The top of the North Pacific Intermediate Water (NPIW) in the subtropical North Pacific is identified with the main salinity minimum in the density range σθ = 26.7–26.8. The most likely source of low salinity for the NPIW salinity minimum is the Oyashio winter mixed layer, of density σθ = 26.5–26.65. The Oyashio waters mix with Kuroshio waters in the broad region known as the Mixed Water Region (MWR), between the separated Kuroshio and Oyashio Fronts just east of Japan. It is shown that cabbeling during mixing of the cold, fresh Oyashio winter mixed layer water with the warm, saline Kuroshio water increases the density of the mixture by up to σθ = 0.07 at densities around σθ = 26.6–26.65, regardless of the mixing mechanism. Thus cabbeling accounts for about half of the observed density difference between the Oyashio winter mixed layer water and the top of the NPIW.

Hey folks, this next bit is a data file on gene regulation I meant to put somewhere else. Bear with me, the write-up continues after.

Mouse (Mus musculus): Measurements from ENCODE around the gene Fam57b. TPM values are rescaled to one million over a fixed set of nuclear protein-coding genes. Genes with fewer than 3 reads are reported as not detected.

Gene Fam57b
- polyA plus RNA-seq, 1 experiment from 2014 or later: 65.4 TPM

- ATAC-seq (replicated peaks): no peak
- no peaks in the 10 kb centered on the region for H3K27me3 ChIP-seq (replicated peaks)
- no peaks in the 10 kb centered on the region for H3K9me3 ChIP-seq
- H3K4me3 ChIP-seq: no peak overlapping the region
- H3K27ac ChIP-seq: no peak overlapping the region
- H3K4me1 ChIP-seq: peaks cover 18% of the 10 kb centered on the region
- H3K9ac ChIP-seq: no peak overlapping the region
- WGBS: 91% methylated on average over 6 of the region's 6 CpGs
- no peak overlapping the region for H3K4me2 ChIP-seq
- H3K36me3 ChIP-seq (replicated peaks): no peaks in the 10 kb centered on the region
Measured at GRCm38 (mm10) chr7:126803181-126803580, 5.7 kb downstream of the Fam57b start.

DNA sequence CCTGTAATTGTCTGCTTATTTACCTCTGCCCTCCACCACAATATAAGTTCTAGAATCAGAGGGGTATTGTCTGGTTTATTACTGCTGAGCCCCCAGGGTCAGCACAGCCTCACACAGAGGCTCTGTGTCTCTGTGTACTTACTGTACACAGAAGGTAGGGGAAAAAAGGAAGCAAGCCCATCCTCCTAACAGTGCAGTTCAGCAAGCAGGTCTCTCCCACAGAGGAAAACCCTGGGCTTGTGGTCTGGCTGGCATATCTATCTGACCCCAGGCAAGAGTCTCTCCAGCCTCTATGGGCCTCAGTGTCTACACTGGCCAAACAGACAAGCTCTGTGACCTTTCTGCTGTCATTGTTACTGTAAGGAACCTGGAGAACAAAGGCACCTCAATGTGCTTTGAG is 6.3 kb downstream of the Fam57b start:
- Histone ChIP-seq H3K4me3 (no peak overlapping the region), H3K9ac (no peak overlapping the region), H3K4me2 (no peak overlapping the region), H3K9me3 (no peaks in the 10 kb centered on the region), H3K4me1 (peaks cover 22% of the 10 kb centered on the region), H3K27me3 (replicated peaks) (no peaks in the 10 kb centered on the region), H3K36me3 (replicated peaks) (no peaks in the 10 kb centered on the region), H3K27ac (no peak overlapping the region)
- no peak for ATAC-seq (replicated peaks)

Double diffusion during mixing of the interleaving layers of Oyashio and Kuroshio waters in the MWR can also change the density of the mixing intrusions. Density ratios favorable to double diffusion are shown to be especially prominent in Oyashio intrusions into a Kuroshio warm core ring in the 1989 data examined here. The average potential temperature–salinity profile of the new subtropical NPIW just east of the MWR, with its nearly uniform salinity, suggests the dominance of salt fingering over diffusive layering. Using the observed salinity and density differences between Oyashio surface water and the NPIW salinity minimum, after subtracting the density difference ascribed to cabbeling, an effective flux ratio of about 0.8 is estimated for possible double diffusive processes in the MWR.